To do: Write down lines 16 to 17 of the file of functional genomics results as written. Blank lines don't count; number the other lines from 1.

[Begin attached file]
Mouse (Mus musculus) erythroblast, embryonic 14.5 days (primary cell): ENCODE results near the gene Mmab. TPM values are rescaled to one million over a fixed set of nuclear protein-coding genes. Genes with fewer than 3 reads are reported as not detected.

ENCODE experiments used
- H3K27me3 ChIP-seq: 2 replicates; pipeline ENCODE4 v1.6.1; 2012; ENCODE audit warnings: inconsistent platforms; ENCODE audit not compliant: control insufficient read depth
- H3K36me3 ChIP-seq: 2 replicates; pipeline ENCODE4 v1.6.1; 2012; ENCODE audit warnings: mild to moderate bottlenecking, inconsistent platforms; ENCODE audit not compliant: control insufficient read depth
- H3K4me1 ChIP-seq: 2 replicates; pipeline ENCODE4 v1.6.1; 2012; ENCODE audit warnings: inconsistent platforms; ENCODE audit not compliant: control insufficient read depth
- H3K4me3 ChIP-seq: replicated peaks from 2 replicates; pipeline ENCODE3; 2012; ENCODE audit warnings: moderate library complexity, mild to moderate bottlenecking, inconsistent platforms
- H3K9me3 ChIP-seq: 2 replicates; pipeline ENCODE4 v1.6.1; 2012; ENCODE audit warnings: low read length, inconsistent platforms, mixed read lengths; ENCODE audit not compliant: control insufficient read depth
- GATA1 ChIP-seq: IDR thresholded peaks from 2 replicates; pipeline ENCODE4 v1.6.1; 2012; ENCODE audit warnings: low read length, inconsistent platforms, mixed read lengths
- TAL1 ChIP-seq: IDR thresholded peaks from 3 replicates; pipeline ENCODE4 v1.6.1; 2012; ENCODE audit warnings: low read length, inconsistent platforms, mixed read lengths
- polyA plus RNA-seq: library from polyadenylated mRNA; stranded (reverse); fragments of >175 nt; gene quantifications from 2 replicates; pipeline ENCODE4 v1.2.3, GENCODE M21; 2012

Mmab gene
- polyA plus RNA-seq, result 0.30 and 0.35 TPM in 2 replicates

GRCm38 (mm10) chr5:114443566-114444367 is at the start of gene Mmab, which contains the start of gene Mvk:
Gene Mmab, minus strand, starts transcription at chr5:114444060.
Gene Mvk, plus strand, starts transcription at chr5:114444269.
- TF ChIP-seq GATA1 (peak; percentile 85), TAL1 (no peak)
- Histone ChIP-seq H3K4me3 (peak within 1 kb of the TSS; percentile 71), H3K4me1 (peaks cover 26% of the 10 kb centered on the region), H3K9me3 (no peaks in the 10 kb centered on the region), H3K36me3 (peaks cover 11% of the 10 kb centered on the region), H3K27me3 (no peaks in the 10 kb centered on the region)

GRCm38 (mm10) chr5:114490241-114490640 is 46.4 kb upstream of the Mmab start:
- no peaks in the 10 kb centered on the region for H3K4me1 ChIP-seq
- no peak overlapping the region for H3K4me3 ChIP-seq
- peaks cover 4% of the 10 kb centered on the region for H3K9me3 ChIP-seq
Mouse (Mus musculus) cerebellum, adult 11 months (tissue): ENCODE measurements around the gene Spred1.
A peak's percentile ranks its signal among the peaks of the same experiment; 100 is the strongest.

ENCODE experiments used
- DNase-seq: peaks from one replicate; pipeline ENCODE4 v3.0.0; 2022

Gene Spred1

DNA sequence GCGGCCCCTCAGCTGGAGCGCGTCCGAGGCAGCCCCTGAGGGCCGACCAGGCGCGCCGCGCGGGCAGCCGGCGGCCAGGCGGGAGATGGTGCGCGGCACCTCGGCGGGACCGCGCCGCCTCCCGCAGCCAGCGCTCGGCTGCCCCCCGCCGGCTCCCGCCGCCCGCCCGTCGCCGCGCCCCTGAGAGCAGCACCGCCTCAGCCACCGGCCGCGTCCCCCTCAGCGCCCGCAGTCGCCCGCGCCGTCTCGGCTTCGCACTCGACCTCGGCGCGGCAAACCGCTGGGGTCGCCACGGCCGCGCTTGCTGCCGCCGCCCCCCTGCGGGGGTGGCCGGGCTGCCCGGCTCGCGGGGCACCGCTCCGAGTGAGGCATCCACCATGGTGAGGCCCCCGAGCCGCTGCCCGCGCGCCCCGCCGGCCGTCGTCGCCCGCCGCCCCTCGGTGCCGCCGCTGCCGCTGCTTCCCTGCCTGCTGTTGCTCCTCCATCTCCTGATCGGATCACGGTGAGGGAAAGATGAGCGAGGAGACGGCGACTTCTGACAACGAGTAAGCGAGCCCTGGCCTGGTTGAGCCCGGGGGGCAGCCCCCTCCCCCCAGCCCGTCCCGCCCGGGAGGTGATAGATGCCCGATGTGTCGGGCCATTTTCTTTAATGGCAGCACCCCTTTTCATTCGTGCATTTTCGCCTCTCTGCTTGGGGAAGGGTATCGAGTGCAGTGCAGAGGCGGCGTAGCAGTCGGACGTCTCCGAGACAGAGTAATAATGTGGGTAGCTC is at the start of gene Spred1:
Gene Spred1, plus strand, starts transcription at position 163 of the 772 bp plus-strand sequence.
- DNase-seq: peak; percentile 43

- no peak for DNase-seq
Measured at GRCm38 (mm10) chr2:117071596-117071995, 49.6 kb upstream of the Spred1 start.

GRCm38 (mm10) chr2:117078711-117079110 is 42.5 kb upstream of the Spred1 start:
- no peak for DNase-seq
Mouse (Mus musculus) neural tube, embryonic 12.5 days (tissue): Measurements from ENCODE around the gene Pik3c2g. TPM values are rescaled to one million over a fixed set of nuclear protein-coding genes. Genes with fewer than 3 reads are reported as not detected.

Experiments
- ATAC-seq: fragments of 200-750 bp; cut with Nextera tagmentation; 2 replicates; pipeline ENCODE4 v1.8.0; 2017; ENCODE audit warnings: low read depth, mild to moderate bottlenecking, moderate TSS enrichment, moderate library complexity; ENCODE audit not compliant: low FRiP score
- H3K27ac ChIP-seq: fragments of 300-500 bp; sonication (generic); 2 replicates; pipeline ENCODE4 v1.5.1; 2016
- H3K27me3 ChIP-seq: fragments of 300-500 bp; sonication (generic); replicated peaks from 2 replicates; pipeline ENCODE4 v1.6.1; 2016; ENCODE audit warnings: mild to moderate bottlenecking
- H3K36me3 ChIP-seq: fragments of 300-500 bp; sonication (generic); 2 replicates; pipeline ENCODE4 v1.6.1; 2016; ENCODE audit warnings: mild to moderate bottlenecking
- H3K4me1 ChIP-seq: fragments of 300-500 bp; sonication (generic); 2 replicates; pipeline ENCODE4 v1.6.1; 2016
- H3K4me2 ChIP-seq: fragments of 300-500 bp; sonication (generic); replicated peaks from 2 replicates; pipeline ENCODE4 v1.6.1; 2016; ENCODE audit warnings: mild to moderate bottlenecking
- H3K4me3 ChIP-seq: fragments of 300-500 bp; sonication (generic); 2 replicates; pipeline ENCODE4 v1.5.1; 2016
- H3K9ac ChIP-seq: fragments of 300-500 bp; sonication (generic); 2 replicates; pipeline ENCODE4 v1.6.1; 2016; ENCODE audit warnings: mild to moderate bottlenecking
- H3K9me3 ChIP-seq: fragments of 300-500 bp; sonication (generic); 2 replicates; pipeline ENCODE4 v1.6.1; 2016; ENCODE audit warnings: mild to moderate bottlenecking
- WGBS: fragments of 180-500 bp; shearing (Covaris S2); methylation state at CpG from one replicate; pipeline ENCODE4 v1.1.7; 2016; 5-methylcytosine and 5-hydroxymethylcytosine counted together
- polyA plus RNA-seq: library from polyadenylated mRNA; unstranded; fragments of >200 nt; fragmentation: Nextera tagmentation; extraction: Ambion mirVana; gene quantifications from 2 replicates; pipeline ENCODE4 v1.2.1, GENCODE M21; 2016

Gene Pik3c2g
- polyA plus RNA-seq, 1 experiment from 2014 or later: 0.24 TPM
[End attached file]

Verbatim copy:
- TF ChIP-seq GATA1 (peak; percentile 85), TAL1 (no peak)
- Histone ChIP-seq H3K4me3 (peak within 1 kb of the TSS; percentile 71), H3K4me1 (peaks cover 26% of the 10 kb centered on the region), H3K9me3 (no peaks in the 10 kb centered on the region), H3K36me3 (peaks cover 11% of the 10 kb centered on the region), H3K27me3 (no peaks in the 10 kb centered on the region)